What is it that brings two people together, tautly stringing their hearts with a passion that feels irreversible? And when is that binding agent of seemingly irrevocable love not strong enough to halt the forces that pull them apart? Pieces of a Woman is a dauntless examination of the story of Sean (Shia Labeouf) and Martha (Vanessa Kirby), a young couple reeling from the loss of their child, desperately grasping at the air for something to clutch as their grief sends them free-falling. Directed by Kornél Mundruczó and written by Kata Wéber, Pieces of a Woman is a study in trauma’s unforgiving fatefulness and the gut-punch of tragedy that makes coping indecipherable to not only those around us, but sometimes ourselves as well.
We are introduced to Martha’s belly before we’re introduced to her. Immediately she is posited as an extension of the life that grows inside her, rather than the inverse of which we’d expect. This isn’t only how the film positions us to see her, it’s how she sees herself and how she’s treated by others. The only person we see care and look after Martha as more than a parasite to motherhood is her partner Sean, and it’s these performances that suffuse soul into the film.
The chemistry between Labeouf and Kirby is exquisite. We see their love devolve, but never dissipate, as they ostensibly trudge on in their efforts to cope. Where corny puns, playful sarcasm, and electrifying eye contact used to fill the air, a tragic, serrated silence has now taken its place as Sean and Martha can hardly look each other in the face. The film’s choices in relaying the power of quietness and gaze is acute in it’s emotional capability. Extended bouts of silence force us to feel the pain in the passing moments. Where we used to associate eye contact with the passion of their partnership, we now feel an excruciating sense of dread and despair for each of them when others look on in pity, or when their own eyes meet in searing anger and agony.
Pieces of a Woman forces us to dispose of any preconceived notions of what it means to grieve, handling the topic with emotional delicacy while executing it with candid abandon. It shatters any proposition that there is a “correct” way to recover from unequivocally arresting grief, constantly refreshing our unforgotten memory of the anguish that Sean and Martha are unable to escape. This almost aggressive bombardment of reminders feels like the film’s objective to align us with it’s characters in the deepest emotional regard, prompting us to recognize that the only thing that lasts longer than tragedy are the reminders of it. With her breasts leaking milk and the post-pregnancy bleeding requiring her to wear diapers, Martha’s body commits an emotional betrayal, constantly reminding her of all that she’s lost. Concurrently, the people who won’t let them forget and the children that run about with innocent intentions serve as reincarnated manifestations that yank their scabbing wounds right back open.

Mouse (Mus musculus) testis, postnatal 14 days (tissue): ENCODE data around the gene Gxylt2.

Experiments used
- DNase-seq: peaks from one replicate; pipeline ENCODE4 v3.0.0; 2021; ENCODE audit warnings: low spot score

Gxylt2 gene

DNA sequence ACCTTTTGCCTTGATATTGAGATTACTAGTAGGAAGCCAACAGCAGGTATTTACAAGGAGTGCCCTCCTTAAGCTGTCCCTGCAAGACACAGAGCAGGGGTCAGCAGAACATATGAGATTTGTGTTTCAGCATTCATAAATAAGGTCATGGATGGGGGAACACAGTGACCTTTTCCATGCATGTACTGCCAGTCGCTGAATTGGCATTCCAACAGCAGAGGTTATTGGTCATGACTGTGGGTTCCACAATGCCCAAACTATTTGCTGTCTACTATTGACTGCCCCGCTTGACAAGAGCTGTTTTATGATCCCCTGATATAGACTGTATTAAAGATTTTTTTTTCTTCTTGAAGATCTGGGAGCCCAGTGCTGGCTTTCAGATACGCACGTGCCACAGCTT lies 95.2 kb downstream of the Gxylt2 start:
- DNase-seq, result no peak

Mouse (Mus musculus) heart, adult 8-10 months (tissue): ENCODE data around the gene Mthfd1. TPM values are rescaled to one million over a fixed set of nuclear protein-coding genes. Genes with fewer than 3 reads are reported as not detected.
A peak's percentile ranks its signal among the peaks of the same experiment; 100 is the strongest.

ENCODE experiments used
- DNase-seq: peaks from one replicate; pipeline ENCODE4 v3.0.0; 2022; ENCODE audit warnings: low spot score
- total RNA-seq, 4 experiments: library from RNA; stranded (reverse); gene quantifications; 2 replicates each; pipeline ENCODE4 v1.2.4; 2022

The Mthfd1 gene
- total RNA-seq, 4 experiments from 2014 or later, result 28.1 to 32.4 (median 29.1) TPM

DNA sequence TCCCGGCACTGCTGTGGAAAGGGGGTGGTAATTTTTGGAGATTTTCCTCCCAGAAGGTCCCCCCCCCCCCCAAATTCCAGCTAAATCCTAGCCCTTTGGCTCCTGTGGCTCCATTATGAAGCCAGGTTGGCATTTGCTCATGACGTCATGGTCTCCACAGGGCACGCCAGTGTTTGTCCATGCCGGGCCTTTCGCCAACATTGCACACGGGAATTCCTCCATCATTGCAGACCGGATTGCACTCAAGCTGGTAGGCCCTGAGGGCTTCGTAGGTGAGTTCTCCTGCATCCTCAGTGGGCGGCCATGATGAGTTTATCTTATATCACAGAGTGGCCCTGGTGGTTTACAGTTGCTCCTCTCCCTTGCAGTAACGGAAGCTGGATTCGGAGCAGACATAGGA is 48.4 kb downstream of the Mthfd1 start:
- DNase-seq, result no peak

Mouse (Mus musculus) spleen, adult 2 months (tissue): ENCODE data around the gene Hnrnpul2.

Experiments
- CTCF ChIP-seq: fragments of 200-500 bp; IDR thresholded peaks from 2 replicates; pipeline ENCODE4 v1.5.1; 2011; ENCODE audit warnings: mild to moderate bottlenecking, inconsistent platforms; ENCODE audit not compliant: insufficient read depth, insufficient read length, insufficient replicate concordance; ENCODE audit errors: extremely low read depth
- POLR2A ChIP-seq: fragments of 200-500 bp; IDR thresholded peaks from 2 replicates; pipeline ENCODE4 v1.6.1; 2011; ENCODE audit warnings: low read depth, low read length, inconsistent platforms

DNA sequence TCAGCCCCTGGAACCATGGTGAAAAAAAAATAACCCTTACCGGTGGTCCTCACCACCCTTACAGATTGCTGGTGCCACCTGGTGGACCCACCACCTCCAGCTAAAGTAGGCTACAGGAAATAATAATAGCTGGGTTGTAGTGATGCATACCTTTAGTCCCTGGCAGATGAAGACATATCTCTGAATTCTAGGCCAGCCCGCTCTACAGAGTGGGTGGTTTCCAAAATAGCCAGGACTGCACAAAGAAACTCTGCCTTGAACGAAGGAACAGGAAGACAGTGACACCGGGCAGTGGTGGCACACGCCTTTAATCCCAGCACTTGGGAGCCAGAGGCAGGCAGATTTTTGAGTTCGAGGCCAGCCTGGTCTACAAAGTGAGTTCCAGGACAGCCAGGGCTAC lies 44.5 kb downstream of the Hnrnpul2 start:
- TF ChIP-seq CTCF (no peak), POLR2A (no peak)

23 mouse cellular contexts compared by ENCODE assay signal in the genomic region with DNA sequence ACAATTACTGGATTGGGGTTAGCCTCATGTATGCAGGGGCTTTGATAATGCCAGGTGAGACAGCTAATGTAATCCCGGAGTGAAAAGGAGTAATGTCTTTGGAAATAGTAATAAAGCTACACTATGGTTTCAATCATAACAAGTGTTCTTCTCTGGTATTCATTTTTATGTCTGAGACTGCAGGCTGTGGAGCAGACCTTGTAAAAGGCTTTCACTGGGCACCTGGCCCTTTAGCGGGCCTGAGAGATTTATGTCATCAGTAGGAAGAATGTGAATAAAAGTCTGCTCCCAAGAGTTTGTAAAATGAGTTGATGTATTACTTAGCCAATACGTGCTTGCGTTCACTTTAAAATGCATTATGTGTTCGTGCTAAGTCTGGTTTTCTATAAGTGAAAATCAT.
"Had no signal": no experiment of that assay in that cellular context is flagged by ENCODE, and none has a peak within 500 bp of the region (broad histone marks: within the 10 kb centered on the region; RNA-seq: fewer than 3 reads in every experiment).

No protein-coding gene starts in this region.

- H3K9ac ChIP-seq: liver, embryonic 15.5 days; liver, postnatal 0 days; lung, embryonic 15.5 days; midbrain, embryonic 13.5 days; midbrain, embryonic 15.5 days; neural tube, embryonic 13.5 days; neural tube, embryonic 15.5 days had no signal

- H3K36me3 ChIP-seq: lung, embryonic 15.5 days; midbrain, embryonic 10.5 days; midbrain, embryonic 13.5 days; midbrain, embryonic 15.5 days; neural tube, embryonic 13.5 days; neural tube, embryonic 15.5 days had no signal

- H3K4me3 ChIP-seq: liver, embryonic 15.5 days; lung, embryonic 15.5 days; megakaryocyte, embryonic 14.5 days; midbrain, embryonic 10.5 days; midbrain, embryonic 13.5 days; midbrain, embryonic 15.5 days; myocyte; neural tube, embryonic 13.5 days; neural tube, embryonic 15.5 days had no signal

The film’s blunt portrayal of pain is brilliantly supplemented by its commitment to atmosphere. The use of inter-titles over imagery of the lake establishes chapters as the water flows and freezes, drifting shards of ice in wintry black waters until it eventually thaws, paralleling the weather of Boston with the film’s own emotional storm. However, Mundruczó’s greatest achievement in the direction of Pieces of a Woman was his choice to indulge in extremely long takes and to leave the camera lingering on an individual even as conversations push on.
These scenes allow the actors to shine, and there’s not a single weak performance to be found among the bunch. Kirby is undoubtedly the standout as she lives in her quiet, speechless moments, though we can always see the eruption brewing behind her gaze and stiffening presence. These long takes not only give us insight into the interiorities of these characters, but compel us to live in all of the emotion, expression, passion, and pain, disallowing us to look away when our hearts swell to threatening extents.
Pieces of a Woman is a film that doesn’t ask for much. It simply implores the audience to watch — the filmmaking makes clear that we must only sit and absorb. The feeling follows naturally, thrashing itself within our chests in brutal waves that break against the space behind our ribs. It’s a throat-clenching confrontation of the hardened realization that tragedy is nondiscriminatory and often without reason or blame to be had. Yet, while it’s a plaintive presentation of that deepest human refusal, it’s also powerful in it’s fearlessness to force us into its lesson — to stop fostering denials that exacerbate our suffering. It doesn’t make the truth easier to swallow, but it surely eases the digestion once we’ve taken the leap. Spinning a wretched web of how deep the pits of life can valley, Pieces of a Woman posits faithful hope on how we might obtain our own personal reclamations of recovery — by our own time and standards.